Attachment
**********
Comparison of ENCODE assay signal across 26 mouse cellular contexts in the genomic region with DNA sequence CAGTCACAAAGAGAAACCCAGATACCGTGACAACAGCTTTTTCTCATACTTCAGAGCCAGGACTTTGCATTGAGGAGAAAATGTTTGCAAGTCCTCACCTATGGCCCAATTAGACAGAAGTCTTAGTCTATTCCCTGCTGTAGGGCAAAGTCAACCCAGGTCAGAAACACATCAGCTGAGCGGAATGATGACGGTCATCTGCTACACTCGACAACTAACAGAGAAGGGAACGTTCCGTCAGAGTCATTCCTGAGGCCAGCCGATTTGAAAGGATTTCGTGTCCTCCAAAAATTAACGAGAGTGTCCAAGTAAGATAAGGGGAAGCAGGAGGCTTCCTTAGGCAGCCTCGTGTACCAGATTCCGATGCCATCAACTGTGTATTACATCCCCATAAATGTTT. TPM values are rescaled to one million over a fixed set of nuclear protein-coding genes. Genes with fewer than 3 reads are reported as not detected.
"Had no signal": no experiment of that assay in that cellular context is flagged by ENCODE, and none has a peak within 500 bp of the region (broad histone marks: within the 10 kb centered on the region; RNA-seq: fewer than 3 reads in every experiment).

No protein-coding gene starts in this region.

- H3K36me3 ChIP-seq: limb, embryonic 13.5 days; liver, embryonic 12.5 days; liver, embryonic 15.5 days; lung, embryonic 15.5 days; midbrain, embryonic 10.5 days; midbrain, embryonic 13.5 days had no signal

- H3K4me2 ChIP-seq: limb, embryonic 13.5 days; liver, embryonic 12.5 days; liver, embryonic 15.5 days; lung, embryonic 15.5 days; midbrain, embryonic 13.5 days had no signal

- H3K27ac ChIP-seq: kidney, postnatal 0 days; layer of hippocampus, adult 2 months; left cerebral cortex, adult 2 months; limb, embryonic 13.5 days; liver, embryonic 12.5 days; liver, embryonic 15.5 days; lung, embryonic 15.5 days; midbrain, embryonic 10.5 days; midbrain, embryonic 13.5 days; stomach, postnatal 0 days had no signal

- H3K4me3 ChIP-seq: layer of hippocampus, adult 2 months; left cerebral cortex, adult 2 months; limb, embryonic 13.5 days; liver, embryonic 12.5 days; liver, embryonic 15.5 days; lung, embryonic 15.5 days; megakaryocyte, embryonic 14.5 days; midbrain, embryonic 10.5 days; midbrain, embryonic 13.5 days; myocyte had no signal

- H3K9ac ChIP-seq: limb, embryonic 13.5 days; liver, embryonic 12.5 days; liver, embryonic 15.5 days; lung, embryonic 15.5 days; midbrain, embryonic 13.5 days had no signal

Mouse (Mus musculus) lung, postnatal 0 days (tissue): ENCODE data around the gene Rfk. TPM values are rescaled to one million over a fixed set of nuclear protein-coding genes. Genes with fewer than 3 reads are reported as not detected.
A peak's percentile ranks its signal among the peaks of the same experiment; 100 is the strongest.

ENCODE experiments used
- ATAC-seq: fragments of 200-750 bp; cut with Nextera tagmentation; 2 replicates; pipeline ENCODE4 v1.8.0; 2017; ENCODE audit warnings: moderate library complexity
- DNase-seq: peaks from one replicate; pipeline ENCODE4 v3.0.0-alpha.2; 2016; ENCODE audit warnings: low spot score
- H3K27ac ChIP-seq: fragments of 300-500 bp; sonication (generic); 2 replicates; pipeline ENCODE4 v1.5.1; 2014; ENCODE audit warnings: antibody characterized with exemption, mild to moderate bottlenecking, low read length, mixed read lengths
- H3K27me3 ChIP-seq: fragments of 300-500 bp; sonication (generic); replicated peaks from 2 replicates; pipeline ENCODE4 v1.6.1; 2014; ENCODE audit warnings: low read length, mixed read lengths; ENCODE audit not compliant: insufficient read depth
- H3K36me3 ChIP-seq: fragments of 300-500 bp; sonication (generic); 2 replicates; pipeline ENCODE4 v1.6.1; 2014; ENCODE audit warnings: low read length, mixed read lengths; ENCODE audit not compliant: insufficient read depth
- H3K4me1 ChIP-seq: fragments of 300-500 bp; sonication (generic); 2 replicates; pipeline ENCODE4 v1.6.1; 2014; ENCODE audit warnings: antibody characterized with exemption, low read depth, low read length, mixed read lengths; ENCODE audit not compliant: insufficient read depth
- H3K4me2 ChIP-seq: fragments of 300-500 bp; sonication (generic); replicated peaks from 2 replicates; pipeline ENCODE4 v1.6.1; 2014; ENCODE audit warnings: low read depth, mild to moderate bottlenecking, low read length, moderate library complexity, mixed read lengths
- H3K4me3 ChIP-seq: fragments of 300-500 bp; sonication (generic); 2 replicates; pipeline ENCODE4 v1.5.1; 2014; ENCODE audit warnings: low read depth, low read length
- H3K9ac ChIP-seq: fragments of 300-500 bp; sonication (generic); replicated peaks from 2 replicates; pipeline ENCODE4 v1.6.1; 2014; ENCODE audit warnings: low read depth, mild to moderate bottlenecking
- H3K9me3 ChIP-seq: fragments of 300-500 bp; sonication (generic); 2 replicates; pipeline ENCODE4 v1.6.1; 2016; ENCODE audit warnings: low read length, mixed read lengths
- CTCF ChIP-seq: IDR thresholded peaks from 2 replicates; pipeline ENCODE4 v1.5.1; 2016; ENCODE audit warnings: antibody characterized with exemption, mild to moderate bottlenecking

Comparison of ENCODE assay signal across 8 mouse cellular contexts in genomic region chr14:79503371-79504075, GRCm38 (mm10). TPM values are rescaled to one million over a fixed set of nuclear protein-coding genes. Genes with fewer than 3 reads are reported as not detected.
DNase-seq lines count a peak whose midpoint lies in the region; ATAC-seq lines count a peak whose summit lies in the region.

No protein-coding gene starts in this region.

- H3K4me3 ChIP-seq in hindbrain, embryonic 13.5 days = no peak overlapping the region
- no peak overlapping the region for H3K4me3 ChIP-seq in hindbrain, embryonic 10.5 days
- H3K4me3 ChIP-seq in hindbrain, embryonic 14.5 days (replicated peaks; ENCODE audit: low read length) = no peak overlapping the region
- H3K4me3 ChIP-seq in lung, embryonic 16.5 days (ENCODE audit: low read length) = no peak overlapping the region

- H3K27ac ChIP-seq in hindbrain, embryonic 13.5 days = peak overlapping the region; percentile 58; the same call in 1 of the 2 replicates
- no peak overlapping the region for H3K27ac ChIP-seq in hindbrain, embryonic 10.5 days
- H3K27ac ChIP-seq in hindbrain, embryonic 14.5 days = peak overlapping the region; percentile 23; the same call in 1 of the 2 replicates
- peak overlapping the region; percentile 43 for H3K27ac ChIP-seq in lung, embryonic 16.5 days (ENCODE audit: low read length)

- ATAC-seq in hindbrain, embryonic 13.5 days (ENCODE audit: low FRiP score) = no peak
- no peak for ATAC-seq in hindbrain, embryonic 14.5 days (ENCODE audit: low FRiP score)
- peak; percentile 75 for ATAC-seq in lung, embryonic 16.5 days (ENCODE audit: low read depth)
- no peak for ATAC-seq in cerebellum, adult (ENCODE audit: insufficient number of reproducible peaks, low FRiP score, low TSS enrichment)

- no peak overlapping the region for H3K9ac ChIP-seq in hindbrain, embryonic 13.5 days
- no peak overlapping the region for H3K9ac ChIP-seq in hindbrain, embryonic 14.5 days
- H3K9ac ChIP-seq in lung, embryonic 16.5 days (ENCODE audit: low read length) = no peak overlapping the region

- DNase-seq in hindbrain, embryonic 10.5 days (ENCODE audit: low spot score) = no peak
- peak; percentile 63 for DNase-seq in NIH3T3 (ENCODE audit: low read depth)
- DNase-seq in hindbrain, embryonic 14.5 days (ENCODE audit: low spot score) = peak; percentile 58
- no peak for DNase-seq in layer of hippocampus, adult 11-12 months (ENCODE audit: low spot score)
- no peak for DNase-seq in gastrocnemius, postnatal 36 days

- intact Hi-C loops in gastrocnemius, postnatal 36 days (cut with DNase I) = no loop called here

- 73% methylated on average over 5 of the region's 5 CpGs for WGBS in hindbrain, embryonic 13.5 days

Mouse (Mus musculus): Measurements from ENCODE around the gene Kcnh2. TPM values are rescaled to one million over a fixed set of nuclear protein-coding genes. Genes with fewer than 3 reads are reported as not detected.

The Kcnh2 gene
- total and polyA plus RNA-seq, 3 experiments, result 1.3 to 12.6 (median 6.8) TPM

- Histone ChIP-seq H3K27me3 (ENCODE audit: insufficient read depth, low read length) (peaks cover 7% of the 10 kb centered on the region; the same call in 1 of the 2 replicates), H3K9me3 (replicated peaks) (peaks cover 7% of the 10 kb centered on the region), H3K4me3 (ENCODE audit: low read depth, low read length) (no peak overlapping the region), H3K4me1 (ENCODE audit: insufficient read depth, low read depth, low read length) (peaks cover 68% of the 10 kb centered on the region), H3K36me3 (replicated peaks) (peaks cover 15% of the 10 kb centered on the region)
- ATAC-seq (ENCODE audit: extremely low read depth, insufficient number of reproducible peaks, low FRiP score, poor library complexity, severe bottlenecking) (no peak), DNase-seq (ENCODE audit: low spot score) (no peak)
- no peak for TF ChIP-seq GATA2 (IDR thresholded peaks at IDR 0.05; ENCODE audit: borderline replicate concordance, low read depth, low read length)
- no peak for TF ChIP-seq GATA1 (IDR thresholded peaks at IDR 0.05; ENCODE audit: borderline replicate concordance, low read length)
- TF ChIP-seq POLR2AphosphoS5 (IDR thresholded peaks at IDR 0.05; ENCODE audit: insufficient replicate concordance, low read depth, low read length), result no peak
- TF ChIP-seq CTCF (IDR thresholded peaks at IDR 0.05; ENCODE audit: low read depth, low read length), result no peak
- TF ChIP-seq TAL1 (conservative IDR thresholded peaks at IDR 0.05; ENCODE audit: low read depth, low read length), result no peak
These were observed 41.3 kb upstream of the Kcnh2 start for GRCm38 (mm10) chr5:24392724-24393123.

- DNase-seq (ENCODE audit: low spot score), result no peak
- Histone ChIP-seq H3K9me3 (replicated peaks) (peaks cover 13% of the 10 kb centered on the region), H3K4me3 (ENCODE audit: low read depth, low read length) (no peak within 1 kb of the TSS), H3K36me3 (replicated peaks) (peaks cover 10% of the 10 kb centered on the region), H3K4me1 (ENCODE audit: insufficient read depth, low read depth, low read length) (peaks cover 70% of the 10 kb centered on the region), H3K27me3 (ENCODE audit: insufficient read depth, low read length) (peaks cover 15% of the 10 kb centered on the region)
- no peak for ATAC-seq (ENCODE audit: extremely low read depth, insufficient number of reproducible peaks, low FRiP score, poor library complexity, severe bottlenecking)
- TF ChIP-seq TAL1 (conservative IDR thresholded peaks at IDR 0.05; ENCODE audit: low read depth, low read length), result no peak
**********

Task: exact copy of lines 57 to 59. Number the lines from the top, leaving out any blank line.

- TF ChIP-seq TAL1 (conservative IDR thresholded peaks at IDR 0.05; ENCODE audit: low read depth, low read length), result no peak
These were observed 41.3 kb upstream of the Kcnh2 start for GRCm38 (mm10) chr5:24392724-24393123.

- DNase-seq (ENCODE audit: low spot score), result no peak